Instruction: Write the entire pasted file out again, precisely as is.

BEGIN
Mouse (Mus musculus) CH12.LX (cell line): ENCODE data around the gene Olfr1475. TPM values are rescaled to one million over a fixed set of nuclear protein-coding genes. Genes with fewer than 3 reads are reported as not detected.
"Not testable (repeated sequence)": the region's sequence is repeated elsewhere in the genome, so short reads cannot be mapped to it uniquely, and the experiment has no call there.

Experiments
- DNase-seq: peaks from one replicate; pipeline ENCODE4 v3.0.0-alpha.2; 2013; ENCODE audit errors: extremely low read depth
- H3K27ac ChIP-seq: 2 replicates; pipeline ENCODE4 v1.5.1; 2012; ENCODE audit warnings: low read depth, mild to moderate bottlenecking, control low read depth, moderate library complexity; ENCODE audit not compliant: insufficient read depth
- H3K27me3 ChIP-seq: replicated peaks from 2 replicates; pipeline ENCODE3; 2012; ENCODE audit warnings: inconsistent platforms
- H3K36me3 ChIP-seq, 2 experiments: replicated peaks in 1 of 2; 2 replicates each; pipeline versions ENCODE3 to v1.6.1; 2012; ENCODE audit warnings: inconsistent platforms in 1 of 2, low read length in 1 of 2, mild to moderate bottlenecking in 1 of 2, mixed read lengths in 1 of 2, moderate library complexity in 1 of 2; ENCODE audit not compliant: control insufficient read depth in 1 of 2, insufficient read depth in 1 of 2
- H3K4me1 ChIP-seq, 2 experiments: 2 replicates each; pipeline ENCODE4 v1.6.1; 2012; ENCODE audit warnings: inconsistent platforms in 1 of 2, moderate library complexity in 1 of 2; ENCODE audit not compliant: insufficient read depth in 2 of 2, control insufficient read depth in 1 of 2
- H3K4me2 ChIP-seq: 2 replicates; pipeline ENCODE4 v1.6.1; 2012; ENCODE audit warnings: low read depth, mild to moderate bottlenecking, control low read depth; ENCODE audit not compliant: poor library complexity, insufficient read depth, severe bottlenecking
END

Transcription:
Mouse (Mus musculus) CH12.LX (cell line): ENCODE data around the gene Olfr1475. TPM values are rescaled to one million over a fixed set of nuclear protein-coding genes. Genes with fewer than 3 reads are reported as not detected.
"Not testable (repeated sequence)": the region's sequence is repeated elsewhere in the genome, so short reads cannot be mapped to it uniquely, and the experiment has no call there.

Experiments
- DNase-seq: peaks from one replicate; pipeline ENCODE4 v3.0.0-alpha.2; 2013; ENCODE audit errors: extremely low read depth
- H3K27ac ChIP-seq: 2 replicates; pipeline ENCODE4 v1.5.1; 2012; ENCODE audit warnings: low read depth, mild to moderate bottlenecking, control low read depth, moderate library complexity; ENCODE audit not compliant: insufficient read depth
- H3K27me3 ChIP-seq: replicated peaks from 2 replicates; pipeline ENCODE3; 2012; ENCODE audit warnings: inconsistent platforms
- H3K36me3 ChIP-seq, 2 experiments: replicated peaks in 1 of 2; 2 replicates each; pipeline versions ENCODE3 to v1.6.1; 2012; ENCODE audit warnings: inconsistent platforms in 1 of 2, low read length in 1 of 2, mild to moderate bottlenecking in 1 of 2, mixed read lengths in 1 of 2, moderate library complexity in 1 of 2; ENCODE audit not compliant: control insufficient read depth in 1 of 2, insufficient read depth in 1 of 2
- H3K4me1 ChIP-seq, 2 experiments: 2 replicates each; pipeline ENCODE4 v1.6.1; 2012; ENCODE audit warnings: inconsistent platforms in 1 of 2, moderate library complexity in 1 of 2; ENCODE audit not compliant: insufficient read depth in 2 of 2, control insufficient read depth in 1 of 2
- H3K4me2 ChIP-seq: 2 replicates; pipeline ENCODE4 v1.6.1; 2012; ENCODE audit warnings: low read depth, mild to moderate bottlenecking, control low read depth; ENCODE audit not compliant: poor library complexity, insufficient read depth, severe bottlenecking